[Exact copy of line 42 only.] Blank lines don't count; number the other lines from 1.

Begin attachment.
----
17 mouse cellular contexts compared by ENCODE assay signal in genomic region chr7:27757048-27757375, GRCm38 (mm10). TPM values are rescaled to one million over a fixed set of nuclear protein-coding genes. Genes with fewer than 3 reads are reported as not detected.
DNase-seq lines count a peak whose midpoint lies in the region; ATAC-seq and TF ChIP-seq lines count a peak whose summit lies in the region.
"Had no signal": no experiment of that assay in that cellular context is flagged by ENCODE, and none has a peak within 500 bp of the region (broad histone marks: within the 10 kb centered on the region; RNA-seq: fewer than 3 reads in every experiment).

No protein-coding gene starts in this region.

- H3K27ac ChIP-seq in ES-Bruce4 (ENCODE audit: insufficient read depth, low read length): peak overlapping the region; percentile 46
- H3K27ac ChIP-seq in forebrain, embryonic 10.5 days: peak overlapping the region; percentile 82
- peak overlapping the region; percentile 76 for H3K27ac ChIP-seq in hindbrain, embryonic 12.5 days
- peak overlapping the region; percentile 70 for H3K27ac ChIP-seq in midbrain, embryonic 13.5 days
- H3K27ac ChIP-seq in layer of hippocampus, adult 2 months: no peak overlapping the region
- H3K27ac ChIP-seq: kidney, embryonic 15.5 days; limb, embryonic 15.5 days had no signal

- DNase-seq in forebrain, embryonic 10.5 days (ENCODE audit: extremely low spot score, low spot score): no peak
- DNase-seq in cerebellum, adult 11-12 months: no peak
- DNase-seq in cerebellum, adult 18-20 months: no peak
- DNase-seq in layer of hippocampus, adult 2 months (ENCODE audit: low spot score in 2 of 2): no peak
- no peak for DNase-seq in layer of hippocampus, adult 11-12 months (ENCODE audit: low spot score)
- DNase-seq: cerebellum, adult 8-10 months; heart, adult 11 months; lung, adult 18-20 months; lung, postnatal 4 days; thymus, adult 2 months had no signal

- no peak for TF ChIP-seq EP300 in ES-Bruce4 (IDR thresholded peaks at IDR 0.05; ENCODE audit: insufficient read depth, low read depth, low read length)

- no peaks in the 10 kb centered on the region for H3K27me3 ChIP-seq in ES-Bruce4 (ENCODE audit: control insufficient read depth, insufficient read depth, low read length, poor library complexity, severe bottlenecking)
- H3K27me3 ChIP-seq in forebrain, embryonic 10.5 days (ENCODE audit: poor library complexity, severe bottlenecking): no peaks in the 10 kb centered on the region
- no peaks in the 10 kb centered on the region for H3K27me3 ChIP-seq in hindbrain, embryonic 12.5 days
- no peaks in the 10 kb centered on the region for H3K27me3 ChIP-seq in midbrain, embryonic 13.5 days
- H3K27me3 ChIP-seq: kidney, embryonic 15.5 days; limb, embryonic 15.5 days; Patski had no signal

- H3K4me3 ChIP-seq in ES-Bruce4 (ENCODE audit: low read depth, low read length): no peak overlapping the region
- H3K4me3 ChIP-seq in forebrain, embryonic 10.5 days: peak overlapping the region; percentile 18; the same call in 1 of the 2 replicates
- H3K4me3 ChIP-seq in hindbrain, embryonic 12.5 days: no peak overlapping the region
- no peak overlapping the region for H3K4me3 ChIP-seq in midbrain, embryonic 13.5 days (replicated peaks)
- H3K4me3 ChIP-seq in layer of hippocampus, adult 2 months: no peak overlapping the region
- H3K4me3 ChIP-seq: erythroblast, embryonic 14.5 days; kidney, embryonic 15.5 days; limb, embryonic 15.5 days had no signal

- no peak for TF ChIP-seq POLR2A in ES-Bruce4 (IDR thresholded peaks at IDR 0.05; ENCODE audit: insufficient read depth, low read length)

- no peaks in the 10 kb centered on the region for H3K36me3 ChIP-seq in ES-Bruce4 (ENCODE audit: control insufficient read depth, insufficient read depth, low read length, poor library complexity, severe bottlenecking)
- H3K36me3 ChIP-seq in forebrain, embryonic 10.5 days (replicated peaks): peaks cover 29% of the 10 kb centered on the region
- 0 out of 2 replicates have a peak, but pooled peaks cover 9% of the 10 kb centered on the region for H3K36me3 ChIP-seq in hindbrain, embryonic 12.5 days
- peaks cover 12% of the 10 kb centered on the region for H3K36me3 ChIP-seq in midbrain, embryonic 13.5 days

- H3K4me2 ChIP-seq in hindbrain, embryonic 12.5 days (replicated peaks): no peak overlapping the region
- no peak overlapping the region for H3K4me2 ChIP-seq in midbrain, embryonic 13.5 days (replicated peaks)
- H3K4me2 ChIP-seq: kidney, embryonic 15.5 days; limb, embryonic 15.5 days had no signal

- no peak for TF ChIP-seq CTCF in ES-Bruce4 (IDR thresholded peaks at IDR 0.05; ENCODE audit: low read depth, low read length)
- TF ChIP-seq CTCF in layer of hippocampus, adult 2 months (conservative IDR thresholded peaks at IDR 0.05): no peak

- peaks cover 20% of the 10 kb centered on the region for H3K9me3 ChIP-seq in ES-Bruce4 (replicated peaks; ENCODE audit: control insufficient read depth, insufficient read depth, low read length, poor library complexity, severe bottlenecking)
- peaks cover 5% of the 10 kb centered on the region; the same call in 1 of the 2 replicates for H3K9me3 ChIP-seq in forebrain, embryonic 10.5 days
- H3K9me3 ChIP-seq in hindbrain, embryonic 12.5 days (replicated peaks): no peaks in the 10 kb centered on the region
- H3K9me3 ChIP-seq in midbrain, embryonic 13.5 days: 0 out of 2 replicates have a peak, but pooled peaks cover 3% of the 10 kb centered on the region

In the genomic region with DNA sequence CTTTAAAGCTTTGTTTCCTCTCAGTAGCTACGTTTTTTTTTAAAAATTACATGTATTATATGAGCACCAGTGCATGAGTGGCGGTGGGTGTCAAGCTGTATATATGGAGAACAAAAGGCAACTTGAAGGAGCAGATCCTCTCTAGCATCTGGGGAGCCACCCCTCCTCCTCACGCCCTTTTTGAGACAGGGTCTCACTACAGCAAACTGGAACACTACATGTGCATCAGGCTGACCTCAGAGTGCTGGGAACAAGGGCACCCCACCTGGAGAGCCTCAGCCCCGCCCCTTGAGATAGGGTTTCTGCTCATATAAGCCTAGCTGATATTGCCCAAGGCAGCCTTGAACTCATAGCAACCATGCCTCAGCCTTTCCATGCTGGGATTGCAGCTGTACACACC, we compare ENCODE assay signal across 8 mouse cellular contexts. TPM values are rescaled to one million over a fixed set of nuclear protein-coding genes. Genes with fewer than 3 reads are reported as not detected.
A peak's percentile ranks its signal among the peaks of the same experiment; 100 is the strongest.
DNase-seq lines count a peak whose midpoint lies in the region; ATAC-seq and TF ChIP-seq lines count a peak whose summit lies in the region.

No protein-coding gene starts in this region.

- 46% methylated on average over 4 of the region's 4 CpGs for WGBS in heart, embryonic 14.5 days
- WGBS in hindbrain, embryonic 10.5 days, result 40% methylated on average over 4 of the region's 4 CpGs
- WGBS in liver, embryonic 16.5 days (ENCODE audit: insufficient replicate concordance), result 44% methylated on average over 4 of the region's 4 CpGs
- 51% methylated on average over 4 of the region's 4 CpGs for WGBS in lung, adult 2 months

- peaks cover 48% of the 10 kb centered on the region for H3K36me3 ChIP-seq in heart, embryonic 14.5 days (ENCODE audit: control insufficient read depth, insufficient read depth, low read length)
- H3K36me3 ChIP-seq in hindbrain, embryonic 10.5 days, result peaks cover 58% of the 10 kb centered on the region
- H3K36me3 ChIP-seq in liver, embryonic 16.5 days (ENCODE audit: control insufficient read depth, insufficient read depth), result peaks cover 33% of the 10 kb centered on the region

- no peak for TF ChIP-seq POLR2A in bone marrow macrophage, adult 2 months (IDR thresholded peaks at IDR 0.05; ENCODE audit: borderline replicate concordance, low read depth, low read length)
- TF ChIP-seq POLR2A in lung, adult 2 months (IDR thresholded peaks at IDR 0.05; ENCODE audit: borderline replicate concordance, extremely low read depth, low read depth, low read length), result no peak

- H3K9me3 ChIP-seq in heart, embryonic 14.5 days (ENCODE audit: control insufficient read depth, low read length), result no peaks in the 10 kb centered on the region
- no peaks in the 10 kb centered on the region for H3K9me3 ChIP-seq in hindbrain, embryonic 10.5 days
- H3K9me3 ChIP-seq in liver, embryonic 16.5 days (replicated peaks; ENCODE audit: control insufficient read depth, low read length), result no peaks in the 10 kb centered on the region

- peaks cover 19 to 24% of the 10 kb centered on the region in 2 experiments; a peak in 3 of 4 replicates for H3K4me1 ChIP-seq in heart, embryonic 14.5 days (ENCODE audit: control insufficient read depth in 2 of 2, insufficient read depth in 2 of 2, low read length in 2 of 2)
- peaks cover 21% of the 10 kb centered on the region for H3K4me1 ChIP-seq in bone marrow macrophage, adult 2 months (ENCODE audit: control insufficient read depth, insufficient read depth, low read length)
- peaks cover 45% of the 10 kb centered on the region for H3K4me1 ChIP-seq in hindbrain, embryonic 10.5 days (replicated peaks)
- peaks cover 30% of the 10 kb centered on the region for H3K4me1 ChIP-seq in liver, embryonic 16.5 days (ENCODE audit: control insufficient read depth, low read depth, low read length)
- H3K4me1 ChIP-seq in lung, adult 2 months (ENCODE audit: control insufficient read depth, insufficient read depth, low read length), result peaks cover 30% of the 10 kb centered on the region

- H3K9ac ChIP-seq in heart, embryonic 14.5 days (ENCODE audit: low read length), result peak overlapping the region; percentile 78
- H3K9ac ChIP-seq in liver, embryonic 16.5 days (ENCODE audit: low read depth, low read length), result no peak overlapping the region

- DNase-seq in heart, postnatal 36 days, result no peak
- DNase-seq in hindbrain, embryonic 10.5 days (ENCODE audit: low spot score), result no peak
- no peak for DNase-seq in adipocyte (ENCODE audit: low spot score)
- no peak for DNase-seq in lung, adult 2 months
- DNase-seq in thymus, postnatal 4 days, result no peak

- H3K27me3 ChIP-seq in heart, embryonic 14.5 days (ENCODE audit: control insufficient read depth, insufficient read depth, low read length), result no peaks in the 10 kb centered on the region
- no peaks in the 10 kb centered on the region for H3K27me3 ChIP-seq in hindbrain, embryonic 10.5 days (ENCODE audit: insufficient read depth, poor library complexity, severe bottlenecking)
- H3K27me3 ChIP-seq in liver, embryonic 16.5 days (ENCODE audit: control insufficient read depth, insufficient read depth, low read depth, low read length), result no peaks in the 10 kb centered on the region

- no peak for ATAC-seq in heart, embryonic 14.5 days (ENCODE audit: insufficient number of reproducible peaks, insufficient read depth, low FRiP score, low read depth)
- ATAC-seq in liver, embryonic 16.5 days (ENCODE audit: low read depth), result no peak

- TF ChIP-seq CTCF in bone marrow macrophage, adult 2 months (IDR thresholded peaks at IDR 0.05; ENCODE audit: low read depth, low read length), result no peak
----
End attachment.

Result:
- H3K9me3 ChIP-seq in midbrain, embryonic 13.5 days: 0 out of 2 replicates have a peak, but pooled peaks cover 3% of the 10 kb centered on the region